From time to time even the laziest webmaster gets something done. That would be me. ;)

I have updated two of the link pages on YourIslandRoutes.com.

The first is the Portuguese Hawaiian Homepage Highlight.  Users have submitted the links to their family genealogy pages and websites.


The second is the Hawaii Related Indexes and Database on the Internet.  All the indexes and databases listed on this page are available to research for free.


All the links on both these pages have been verified and updated.  Enjoy!




Where were you when the Loma Prieta Quake Struck?

Damage in the Marina District, San Francisco

Damage in the Marina District, San Francisco

Today marks the anniversary of the Loma Prieta earthquake. 17 October 1989 started out as a day of hope and excitement. People were excited about the Bay Bridge Series between the A’s and the Giants. They got in their cards, sat down in a seat on a BART train, or waited for the bus to come.

The quake struck at 5:04 pm at the height of rush hour traffic. It measured 6.9 on the Richter Scale. It’s epicenter in the Santa Cruz mountains. The tremors were felt throughout the San Francisco Bay Area. Damage could be found all over the region from Santa Cruz to Sacramento. The worst of it was when the Cypress Freeway Structure and a section of the Bay Bridge collapsed. In all 69 people died and 3,757 were injured. If it weren’t for folks leaving work early to watch the World Series, things might have been alot worse.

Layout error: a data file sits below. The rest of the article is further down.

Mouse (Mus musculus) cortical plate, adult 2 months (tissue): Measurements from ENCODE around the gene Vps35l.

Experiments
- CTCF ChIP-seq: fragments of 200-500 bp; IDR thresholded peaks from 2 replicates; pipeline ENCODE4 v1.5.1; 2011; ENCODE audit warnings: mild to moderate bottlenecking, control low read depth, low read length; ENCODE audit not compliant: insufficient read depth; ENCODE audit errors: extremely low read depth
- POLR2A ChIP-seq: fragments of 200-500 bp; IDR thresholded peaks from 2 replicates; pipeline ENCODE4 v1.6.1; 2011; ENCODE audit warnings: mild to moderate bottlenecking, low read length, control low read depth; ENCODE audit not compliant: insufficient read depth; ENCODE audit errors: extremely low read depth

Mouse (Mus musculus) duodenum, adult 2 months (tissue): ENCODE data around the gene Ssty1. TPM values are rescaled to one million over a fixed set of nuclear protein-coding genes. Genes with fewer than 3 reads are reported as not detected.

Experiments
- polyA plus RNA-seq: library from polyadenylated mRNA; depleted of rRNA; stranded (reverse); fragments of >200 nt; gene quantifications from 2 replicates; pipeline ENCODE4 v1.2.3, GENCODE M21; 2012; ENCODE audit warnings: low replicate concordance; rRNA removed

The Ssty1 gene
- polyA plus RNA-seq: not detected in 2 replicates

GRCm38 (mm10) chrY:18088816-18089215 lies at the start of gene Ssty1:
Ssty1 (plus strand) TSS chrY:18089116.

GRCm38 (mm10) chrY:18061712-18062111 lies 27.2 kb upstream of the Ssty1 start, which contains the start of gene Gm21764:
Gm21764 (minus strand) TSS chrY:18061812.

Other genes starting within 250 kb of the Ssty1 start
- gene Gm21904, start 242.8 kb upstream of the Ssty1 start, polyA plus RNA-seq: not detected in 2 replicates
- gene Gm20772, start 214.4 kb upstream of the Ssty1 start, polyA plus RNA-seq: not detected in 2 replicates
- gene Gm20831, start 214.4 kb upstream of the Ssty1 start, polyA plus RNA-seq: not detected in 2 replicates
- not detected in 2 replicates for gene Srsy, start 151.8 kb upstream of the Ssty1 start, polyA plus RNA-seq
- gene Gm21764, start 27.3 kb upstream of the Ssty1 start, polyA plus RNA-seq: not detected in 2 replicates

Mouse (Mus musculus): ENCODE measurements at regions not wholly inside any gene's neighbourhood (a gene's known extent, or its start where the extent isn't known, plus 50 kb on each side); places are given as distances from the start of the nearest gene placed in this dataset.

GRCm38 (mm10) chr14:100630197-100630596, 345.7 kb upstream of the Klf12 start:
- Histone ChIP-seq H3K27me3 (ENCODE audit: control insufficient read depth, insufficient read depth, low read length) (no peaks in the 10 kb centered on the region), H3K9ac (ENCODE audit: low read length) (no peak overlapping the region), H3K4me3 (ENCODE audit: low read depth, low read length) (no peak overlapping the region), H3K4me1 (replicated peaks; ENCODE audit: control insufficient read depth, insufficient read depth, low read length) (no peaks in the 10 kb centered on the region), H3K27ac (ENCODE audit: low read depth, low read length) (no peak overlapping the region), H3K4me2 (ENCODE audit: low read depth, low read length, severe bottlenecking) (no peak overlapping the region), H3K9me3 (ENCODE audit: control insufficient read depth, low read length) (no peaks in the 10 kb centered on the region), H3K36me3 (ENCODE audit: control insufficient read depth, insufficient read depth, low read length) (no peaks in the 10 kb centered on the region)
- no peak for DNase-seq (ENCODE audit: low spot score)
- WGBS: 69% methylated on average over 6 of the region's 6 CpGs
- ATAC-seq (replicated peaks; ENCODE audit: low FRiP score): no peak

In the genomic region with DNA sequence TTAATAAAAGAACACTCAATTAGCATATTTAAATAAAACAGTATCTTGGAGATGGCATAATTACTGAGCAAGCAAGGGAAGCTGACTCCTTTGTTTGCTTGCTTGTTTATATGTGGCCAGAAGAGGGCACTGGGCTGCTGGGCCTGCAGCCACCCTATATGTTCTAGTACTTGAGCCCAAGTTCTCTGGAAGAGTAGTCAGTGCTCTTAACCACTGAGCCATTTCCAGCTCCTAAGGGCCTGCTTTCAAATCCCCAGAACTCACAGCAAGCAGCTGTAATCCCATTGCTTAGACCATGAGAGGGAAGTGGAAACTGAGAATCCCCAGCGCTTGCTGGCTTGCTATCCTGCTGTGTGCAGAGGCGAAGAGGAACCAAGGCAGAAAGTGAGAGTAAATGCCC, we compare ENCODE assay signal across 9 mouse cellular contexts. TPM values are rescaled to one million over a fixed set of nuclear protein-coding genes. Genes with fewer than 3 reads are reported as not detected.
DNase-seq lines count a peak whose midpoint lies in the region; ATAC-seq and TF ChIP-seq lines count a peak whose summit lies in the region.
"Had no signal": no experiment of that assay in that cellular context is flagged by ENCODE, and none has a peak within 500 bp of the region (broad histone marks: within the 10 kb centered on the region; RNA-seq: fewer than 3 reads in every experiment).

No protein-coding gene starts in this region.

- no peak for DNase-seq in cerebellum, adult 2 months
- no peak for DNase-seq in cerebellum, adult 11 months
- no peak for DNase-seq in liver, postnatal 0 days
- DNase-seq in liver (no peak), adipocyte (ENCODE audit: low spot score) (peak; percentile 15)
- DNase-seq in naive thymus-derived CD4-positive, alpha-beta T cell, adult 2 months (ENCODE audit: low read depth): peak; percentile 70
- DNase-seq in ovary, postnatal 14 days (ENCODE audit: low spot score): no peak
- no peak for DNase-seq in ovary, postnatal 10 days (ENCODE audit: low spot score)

Do you remember where you were when the earthquake struck? I sure do. I remember being in a great mood as I left work. I couldn’t wait to get home as my niece, who was 2 years old, had spent the day with my Mom and she’d still be at the house when I got home. I also was thrilled that the A’s were playing the Giants and might have a chance to beat them.

I left the Fremont Library and walked towards the BART station. The sky seemed so still and it was a beautiful day. I was half way to the station when the earthquake hit. I remember watching the building ahead of me wavering against the sky. The ground rumbled and bounced and then it was over.

To be honest, it didn’t think it was all that big of a deal. Once it was over, I continued on my merry way. When I got to the BART nothing seemed out of the ordinary. They announced that there would be a delay as they checked the system. So me and half the Bay Area (or so it seems) sat in our seats on the trains and waited…and waited…and waited.

About a half hour later it became clear that those trains weren’t going anywhere. They finally announced that we should get off the trains. I still hadn’t realized the magnitude of the disaster. I was more irritated by the fact that I was stranded in Fremont and might not get home in time to see my niece–after all, she was my only niece at the time!

I went down to the lower deck of the station and tried to call home, but all the lines were jammed. So, without anything better to do, I walked back to work. It wasn’t until I got back to my section where everyone was watching TV, that I realized something big had happened. I saw images of the Cypress Structure and the Bay Bridge. I saw houses in San Francisco with garages underneath buckled. I heard that people were trapped in rubbled in Santa Cruz. I watched all this and I could not assimilate that the minor earthquake I had felt caused all this damage.